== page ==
Cheap Doesn’t Always Mean Bad…
What Are The Best Budget Electric Guitars?
When it comes to affordable electric guitars, you’re literally spoilt for choice right now with brands like Harley Benton, Squier, and Epiphone. Unlike in the past, budget no longer means bad when it comes to guitars
I’ve toured with Gibson guitars, PRS Custom models, and US-made Fender guitars. But some of my best guitars have been from budget brands like Epiphone and Harley Benton
— Chris Horton, ELECTRIKJAM
Latest Budget Guitars News & Reviews
Wait A Minute, Don’t Budget Guitars Suck?
I know what you’re thinking: I have to spend a fortune to get a good guitar, right? Not so long ago, this might have been the case.
But nowadays, there are plenty of affordable – dare I say, cheap – guitar options for beginner and even advanced players on a tighter budget.
We test loads of guitars every year. The best brands, the brands we trust and rate based on our testing and experience, are featured up top in the box, with links out to our reviews and round-ups.
Why? Simple: not everyone can afford a PRS or a Gibson or a Fender. But the good news is it doesn’t really matter.
If you have anywhere from $200 to $500 laying around to spend on a guitar, you can pick yourself up a killer electric guitar that’ll be good enough for recording and playing live.
The Best Value Guitars
When it comes to value for money, it pays to know what you’re looking at as well as understand how and where guitars are made.
Take the example of Tokai; it makes loads of different models of guitars. But if you want a GOOD Tokai, you’ll want a Japanese-made one, not one built in China.
I have a Chinese-made Tokai. It is a piece of sh*t.
I also own a few Squier guitars, Fender’s budget, entry-level brand, and these play beautifully compared to my Chinese Tokai Les Paul.
From the action to the neck and how it plays, Fender’s Squier brand is a brilliant option for new and/or aspiring guitar players. You can even get Squier guitars built for metal with humbucker pickups.
True to the Jazzmaster tradition of smashing rules, the Squier Contemporary Active Jazzmaster is packed with audacious new features.
Sporting a matching headstock for a sleek aesthetic and black chrome hardware for a stealthy vibe, this guitar looks as sinister as it sounds. It features a Tune O Matic style bridge, and dual active pickups ready for Metal!
And then you have brands like Harley Benton. Chris recently tested a bunch of these guitars and was really impressed by them. And most Harley Benton guitars, even its eight-string ones, cost less than $200.
If you want our advice though you really cannot go wrong with brands like Epiphone, Schecter, Sire, and Squier – these brands all produce amazing value guitars that look great, play great, and sound great.
My personal favorite? The Epiphone SG Standard. For the money, less than $400, I honestly don’t think there is a better guitar on the market right now, especially if you like classically-designed guitars.
To Buy or Not to Buy: The Low-Cost Electric Guitar Debate
- Budget-Friendly: Perfect for strumming into the guitar world without emptying your wallet.
- Test Drive: Ideal for figuring out if guitar playing is your jam.
- Quality on a Budget: Surprisingly good picks from trusted brands.
- Future Mods: Start here, then upgrade parts or go for that dream guitar.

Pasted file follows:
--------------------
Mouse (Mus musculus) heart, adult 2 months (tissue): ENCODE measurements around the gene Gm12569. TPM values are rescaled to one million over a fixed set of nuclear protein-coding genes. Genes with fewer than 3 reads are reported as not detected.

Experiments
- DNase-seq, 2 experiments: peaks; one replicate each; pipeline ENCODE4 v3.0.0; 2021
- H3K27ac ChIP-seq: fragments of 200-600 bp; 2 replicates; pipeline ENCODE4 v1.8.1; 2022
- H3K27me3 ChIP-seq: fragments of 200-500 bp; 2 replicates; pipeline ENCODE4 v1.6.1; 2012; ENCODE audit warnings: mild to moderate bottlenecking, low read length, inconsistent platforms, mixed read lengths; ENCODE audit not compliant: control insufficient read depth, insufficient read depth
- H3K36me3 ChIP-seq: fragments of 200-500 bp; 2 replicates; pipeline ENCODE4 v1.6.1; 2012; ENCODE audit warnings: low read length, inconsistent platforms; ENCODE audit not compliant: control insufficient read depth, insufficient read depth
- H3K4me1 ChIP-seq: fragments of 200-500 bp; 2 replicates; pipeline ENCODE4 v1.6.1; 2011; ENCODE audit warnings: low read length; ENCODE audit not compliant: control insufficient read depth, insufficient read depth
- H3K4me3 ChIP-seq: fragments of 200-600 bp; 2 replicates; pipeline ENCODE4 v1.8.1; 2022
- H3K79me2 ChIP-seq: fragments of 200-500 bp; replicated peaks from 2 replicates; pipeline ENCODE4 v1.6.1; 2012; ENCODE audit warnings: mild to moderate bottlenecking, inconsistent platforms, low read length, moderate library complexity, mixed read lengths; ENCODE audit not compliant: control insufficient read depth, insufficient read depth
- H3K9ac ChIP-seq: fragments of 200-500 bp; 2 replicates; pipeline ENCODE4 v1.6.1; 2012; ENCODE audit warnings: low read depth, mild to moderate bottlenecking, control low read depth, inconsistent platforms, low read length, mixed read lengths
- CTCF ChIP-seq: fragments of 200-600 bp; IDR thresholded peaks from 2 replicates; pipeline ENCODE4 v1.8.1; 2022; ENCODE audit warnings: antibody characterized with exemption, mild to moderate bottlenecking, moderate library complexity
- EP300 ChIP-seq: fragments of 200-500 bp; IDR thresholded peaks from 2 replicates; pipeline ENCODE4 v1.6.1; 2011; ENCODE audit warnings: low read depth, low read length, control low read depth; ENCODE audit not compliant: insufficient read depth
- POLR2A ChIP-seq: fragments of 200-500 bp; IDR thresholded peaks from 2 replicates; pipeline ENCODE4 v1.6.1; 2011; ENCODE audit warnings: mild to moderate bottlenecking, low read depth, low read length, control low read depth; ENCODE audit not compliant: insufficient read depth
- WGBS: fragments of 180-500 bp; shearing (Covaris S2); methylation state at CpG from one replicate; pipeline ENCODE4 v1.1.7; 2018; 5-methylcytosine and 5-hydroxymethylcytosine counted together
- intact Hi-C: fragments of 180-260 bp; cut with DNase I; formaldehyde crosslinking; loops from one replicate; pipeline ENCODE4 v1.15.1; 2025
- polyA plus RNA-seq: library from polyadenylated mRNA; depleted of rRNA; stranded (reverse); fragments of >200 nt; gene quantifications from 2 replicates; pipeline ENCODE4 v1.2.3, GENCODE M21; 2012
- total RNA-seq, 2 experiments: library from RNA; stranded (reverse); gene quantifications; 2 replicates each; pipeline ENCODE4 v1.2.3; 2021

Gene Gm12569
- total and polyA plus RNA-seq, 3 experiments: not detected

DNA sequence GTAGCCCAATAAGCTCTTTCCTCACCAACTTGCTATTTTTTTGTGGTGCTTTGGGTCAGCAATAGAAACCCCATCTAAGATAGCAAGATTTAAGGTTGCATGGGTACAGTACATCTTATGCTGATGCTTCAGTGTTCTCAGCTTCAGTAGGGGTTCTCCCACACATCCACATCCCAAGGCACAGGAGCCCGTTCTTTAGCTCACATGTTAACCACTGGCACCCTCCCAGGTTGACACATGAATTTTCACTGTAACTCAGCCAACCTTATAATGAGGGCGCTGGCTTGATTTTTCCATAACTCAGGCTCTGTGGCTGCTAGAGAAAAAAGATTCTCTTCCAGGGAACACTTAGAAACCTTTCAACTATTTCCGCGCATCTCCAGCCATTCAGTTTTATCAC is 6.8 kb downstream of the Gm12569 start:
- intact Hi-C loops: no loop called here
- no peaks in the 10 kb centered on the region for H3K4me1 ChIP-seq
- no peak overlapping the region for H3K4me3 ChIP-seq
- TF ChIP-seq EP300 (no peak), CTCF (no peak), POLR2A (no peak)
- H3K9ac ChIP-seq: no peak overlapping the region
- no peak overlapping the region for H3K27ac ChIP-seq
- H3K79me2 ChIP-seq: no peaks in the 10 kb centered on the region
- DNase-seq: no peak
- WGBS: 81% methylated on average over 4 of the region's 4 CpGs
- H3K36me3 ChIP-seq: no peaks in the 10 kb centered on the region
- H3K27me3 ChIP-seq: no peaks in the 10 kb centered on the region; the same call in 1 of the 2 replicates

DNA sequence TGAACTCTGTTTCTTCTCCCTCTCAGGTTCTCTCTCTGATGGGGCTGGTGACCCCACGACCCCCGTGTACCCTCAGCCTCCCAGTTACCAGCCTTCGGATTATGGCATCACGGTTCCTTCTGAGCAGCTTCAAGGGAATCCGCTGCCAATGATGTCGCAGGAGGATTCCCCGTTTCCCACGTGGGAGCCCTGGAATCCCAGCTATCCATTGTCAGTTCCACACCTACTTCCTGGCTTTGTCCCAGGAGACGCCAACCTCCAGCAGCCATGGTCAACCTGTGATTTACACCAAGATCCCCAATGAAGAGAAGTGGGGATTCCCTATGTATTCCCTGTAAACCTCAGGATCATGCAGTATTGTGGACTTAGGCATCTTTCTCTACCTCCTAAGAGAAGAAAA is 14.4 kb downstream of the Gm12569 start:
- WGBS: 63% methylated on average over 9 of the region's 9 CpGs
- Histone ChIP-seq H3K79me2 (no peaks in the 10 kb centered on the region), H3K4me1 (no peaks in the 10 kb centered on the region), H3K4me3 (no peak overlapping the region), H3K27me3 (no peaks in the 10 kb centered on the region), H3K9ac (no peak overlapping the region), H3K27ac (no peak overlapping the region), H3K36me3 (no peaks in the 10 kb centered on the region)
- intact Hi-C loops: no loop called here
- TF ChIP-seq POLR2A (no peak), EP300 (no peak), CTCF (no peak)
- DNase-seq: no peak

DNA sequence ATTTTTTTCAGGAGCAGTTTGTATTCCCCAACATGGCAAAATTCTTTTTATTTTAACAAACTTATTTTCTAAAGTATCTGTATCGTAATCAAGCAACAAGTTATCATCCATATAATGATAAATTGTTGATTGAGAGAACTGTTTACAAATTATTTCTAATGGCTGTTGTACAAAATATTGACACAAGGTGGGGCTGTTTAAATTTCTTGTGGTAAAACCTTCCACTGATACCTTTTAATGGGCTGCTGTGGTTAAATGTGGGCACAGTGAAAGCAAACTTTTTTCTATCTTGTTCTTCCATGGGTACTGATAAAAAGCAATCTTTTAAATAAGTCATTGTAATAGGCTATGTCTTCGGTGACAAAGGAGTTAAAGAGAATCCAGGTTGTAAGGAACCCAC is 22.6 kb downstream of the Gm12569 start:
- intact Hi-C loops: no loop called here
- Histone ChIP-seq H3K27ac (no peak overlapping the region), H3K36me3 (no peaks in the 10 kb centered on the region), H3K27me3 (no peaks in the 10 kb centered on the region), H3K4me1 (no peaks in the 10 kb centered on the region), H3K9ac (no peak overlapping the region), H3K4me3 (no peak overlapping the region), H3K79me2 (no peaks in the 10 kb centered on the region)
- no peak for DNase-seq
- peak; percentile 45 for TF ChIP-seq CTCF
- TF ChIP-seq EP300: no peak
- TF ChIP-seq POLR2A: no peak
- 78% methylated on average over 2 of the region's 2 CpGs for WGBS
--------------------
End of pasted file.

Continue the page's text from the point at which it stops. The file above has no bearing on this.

- Component Compromise: Might not be as smooth, could need more tune-ups, or offer fewer sound variations.
- Frustration Factor: A less playable guitar might dampen your rockstar dreams.
- Extra Expenses: Setups and tweaks might add to the cost.
The Verdict: For the budget-conscious newbie, it’s a solid yes. Just be smart about your choice and maybe budget for a setup.
Top Picks for the Budget-Conscious Rocker
Looking for a starter electric that won’t break the bank but still delivers? Check out these crowd-pleasers:
- Squier: Snag that Fender tone without the hefty price tag. Known for reliability and a smooth playing experience.
- Yamaha: A hit for consistency and comfort, making it perfect for beginners.
- Ibanez: The go-to for rockers and metalheads, offering sleek designs and versatile sounds without the hefty price.
- Epiphone: Get the Gibson feel with these budget-friendly beauties, known for their warm sounds and comfy playability.
- Jackson: Dive into the shred scene with these entry-level axes that promise performance without the price sting.
What’s a Fair Price for an Electric Guitar?
Budgets and “decent” prices vary, but here’s a quick riff on what to expect:
- Under $150: You’re in beginner land. Choose wisely and consider a setup.
- $150-$300: A sweet spot for better builds and features.
- $300-$500: Here’s where quality and versatility start to sing.
- Over $500: Entering the realm of premium materials, craftsmanship, and tones.
Choosing Your First Electric Guitar
The “best” beginner guitar is like picking your first song—it’s personal. But for a head start, consider these fan favorites:
- Squier Stratocaster: A classic with versatile tones and a comfortable feel.
- Yamaha Pacifica: Top-notch build and playability, with a sound that suits many styles.
- Ibanez GIO GRG121DX: Sleek, fast, and metal-ready.
- Epiphone Les Paul Special II: Dive into blues and classic rock with those iconic Gibson tones.
- Jackson JS Series Dinky JS1: Shred without shedding too much cash, and still get a decent sound.
The best guitar is the one that feels right in your hands. Test-drive a few, consider your musical tastes, and you’ll be able to find the perfect guitar for your exact needs.
If you’re into metal and want something that’ll not only sound incredible but also won’t break the bank, our advice would be to go with one of these Harley Benton models – they’re bloody exceptional.
It Doesn’t Have To End Like This…
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